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LLC v. Palmer

Supreme Court of Utah

September 6, 2017

2DP Blanding, LLC, Appellee,
Ray W. Palmer, et al., Appellants, Black Oil Co., Third-Party Plaintiff and Appellee,
First National Bank of Layton, Third-Party Defendant.

         On Direct Appeal

         Seventh District, San Juan The Honorable Lyle R. Anderson No. 140700017

          Richard E. Mrazik, Adam E. Weinacker, Salt Lake City, for appellee 2DP Blanding, LLC

          Craig C. Halls, Blanding, for appellants

          Ronald G. Russell, Royce B. Covington, Jeffery A. Balls, Salt Lake City, for appellee Black Oil Company

          Associate Chief Justice Lee authored the opinion of the Court, in which Chief Justice Durrant, Justice Himonas, Justice Pearce, and Judge Holmberg joined.

          Having recused herself, Justice Durham does not participate herein; District Judge Kent R. Holmberg sat.


          Lee Associate Chief Justice.

         ¶ 1 The district court proceedings in a prior case resulted in the entry of a court order authorizing a foreclosure sale of parcels of real property. That order was not stayed pending appeal. And the sale was executed while the appeal went forward. The property was eventually purchased by an entity that was not a party to the litigation. We are asked whether the third-party purchaser took the property subject to the resolution of the case on appeal. We answer this question in the negative. We conclude that an appellant who takes no action to preserve his interests in property at issue on appeal has no recourse against a lawful third-party purchaser.


         ¶ 2 This case is an offshoot of a lien dispute between Ray Palmer and First National Bank. In July 2003, Palmer agreed to sell two parcels of commercial real estate to JDJ Holdings, Inc. JDJ obtained two loans to finance the purchase-one from First National and one from Palmer. Both loans were secured by trust deeds. First National recorded its deed on December 5, 2003, and had first position. Palmer recorded his deed on December 12, 2003, and had second position.

         ¶ 3 Due to a flaw in the initial loan approval, First National was required to record a new deed after Palmer recorded his deed. Before recording the new deed, First National got an erroneous title report that failed to show the Palmer deed. And despite having knowledge of Palmer's loan at its inception, First National relied on the erroneous title report and simply revoked its original deed and recorded the new deed on March 8, 2004. The bank did not obtain a subordination agreement from Palmer. The new deed accordingly appeared to elevate Palmer's deed to first position. But no one discovered this repositioning at the time.

         ¶ 4 Five years later JDJ defaulted on both loans. Palmer and First National both claimed that their deed was entitled to senior position. The deed holders initiated legal proceedings to settle the dispute, and the district court granted summary judgment to First National. The court held that the bank was entitled to equitable reinstatement of its original deed. It also authorized First National to "exercise all rights and remedies provided by its Trust Deed with respect to the Property, " including proceeding with a foreclosure sale.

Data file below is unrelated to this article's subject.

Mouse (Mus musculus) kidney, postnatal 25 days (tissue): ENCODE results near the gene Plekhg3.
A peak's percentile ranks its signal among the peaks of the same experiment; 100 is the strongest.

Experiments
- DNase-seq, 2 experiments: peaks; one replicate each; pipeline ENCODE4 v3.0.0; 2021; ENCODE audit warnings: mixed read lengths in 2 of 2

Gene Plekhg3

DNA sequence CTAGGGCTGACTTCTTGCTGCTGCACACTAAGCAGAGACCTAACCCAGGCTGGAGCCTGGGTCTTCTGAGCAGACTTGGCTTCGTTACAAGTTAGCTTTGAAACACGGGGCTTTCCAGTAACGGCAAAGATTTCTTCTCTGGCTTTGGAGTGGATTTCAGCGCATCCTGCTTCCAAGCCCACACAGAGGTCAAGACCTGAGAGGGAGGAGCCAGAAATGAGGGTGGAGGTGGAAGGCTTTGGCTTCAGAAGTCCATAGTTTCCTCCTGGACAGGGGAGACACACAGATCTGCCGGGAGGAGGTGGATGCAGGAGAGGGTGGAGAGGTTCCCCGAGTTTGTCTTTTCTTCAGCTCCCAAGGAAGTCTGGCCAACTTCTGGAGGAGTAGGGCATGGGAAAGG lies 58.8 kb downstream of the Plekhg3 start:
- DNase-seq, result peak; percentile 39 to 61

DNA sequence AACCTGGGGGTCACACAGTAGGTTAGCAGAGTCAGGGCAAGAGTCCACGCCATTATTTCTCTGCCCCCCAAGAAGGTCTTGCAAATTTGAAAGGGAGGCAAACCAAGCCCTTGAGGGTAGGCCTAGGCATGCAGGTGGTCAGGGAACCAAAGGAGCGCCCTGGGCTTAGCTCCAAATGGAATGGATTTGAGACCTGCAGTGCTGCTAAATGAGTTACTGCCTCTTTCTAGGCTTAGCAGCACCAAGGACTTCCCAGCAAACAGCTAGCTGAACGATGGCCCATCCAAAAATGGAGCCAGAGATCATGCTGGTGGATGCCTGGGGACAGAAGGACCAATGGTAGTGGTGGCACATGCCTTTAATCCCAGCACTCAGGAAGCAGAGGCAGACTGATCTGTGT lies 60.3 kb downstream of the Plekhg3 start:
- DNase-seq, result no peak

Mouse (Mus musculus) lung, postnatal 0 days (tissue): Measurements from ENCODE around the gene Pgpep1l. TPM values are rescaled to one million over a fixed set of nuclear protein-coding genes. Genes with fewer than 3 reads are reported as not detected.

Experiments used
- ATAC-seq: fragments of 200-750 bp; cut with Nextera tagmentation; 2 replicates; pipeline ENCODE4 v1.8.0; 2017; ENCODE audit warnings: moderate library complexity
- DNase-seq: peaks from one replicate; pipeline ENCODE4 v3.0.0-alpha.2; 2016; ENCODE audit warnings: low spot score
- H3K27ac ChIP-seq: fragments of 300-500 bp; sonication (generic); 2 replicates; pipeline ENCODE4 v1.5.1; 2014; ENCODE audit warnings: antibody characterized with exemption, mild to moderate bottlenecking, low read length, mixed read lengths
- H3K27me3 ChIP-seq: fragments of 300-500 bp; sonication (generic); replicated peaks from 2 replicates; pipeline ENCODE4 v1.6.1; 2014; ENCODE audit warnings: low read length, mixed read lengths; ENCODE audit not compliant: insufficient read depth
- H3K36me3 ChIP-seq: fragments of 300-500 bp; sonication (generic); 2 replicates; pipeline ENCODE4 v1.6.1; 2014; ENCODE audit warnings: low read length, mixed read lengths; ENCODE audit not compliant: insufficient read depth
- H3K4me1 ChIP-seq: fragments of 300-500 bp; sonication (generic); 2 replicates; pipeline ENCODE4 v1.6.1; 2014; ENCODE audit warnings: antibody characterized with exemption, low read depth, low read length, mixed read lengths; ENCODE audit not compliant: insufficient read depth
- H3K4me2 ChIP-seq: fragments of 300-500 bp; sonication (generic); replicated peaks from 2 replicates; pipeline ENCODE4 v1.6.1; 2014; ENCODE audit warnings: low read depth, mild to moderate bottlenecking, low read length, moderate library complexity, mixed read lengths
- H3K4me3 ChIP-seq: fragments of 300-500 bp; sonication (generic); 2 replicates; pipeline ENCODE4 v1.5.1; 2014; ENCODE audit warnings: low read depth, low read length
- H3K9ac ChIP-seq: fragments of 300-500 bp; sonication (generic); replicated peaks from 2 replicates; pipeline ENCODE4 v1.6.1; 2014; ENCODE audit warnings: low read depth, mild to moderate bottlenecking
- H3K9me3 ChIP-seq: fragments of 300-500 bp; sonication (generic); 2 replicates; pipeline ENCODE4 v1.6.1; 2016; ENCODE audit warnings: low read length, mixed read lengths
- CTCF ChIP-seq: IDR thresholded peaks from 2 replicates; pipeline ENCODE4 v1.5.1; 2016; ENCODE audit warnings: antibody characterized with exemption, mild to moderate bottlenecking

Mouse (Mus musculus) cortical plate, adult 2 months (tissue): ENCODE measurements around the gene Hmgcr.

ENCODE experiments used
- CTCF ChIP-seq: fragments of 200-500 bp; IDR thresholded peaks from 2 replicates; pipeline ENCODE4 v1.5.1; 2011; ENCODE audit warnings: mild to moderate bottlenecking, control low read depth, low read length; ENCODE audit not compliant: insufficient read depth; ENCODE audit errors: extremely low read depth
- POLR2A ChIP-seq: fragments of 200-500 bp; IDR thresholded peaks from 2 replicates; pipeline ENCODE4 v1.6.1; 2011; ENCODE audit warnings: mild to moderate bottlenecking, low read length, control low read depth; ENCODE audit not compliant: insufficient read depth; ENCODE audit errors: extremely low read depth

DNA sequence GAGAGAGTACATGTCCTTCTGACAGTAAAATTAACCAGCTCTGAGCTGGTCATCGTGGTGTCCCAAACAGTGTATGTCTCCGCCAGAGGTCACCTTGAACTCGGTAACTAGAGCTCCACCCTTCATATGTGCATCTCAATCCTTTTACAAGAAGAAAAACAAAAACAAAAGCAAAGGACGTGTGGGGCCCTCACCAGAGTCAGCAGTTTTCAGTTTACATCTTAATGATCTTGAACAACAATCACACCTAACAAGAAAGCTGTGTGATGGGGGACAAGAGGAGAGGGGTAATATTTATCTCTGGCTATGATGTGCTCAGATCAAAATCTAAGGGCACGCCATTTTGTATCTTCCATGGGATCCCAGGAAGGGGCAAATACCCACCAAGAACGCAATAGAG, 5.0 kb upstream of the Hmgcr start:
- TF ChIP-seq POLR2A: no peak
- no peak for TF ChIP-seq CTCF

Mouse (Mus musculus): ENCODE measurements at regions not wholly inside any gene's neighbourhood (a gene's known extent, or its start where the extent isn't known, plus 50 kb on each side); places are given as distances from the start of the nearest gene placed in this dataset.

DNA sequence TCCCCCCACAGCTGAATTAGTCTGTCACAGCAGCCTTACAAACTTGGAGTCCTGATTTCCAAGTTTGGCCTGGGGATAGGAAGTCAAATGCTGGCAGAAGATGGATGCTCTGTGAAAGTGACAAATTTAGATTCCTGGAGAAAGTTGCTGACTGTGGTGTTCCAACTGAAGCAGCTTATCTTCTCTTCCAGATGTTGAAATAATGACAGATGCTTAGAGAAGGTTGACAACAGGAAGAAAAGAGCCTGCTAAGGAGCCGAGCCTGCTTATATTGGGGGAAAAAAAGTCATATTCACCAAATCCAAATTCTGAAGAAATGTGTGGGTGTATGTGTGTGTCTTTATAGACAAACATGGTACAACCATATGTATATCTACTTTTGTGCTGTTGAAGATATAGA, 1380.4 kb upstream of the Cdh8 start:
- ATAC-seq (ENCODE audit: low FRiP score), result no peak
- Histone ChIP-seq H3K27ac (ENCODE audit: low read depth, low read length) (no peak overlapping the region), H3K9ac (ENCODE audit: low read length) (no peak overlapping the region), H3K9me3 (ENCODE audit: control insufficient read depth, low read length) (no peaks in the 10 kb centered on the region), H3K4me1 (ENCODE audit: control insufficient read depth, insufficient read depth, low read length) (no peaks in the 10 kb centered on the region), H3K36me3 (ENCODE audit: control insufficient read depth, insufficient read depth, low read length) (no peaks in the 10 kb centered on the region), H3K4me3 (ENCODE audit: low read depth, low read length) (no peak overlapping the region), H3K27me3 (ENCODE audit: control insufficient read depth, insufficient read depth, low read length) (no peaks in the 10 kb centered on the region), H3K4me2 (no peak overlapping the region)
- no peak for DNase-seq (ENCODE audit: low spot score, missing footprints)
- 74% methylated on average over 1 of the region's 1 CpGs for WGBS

¶ 5 Palmer appealed the court's decision on April 8, 2011. He challenged the lien priority established by the district court's order. But he did not formally seek or obtain a stay of the order. And he did not file a lis pendens on the property at any point during the litigation.

         ¶ 6 On June 29, 2011, First National issued a Notice of Trustee's Sale under its reinstated trust deed. First National then purchased the parcel at issue in this case, Parcel 2, at the trustee's sale on August 8, 2011. It subsequently conveyed the parcel to Black Oil Company.

         ¶ 7 In February 2013, the Utah Court of Appeals overturned the district court's order. The court concluded that the district court erred in reinstating First National's first deed. And it remanded for further proceedings in light of Palmer's senior deed.

         ¶ 8 2DP Blanding, LLC entered the scene shortly thereafter. It purchased Parcel 2 from Black Oil on July 7, 2013. The following day, Palmer recorded a Notice of Default and Election to Sell under his original trust deed. And the day after that, 2DP recorded its warranty deed for the parcel.[1]

         ¶ 9 Three months later 2DP filed suit, seeking to quiet title to Parcel 2 and to enjoin Palmer's foreclosure sale. The parties filed competing motions for partial summary judgment. 2DP argued that it owned the parcel free and clear of Palmer's trust deed because Palmer failed to obtain a stay of the court's order authorizing the original foreclosure sale and the parcel was properly sold pursuant to that order. Palmer countered that because First National bought the parcel at the foreclosure sale, all subsequent purchasers of the parcel took subject to First National's knowledge of Palmer's appeal of the court order.

         ¶ 10 The district court granted summary judgment in 2DP's favor. It concluded that Black Oil and 2DP were both bona fide purchasers and neither had actual knowledge of Palmer's appeal. It also emphasized that the foreclosure ...

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